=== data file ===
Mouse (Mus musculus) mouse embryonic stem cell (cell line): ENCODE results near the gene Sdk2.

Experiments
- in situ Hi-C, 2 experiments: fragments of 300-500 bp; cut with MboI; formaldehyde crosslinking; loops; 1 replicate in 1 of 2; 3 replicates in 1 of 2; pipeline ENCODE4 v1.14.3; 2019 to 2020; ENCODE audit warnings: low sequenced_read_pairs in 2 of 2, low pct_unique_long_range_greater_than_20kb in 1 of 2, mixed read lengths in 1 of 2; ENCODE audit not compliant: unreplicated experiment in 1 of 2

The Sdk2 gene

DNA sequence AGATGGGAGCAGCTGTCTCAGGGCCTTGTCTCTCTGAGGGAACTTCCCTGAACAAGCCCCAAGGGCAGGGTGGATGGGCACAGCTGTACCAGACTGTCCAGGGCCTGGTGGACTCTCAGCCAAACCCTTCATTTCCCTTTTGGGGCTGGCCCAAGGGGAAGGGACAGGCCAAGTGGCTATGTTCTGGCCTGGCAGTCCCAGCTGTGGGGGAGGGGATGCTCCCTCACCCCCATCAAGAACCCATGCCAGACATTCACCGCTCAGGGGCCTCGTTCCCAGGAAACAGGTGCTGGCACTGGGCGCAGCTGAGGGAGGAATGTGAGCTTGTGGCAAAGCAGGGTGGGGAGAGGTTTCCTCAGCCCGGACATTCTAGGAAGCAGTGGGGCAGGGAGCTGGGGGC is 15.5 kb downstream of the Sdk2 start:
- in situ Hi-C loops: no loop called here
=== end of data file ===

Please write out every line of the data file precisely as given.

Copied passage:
Mouse (Mus musculus) mouse embryonic stem cell (cell line): ENCODE results near the gene Sdk2.

Experiments
- in situ Hi-C, 2 experiments: fragments of 300-500 bp; cut with MboI; formaldehyde crosslinking; loops; 1 replicate in 1 of 2; 3 replicates in 1 of 2; pipeline ENCODE4 v1.14.3; 2019 to 2020; ENCODE audit warnings: low sequenced_read_pairs in 2 of 2, low pct_unique_long_range_greater_than_20kb in 1 of 2, mixed read lengths in 1 of 2; ENCODE audit not compliant: unreplicated experiment in 1 of 2

The Sdk2 gene

DNA sequence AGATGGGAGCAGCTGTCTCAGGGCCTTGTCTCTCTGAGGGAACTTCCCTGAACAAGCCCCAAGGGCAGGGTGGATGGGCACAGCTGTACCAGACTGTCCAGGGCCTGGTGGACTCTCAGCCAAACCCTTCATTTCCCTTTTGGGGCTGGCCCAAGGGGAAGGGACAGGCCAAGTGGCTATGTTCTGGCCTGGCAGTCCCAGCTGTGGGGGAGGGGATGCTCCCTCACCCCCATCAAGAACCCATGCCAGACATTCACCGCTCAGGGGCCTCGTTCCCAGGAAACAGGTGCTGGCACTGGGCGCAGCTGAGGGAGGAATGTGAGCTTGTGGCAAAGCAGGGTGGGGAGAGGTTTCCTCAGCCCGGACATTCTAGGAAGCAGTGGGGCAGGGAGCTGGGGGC is 15.5 kb downstream of the Sdk2 start:
- in situ Hi-C loops: no loop called here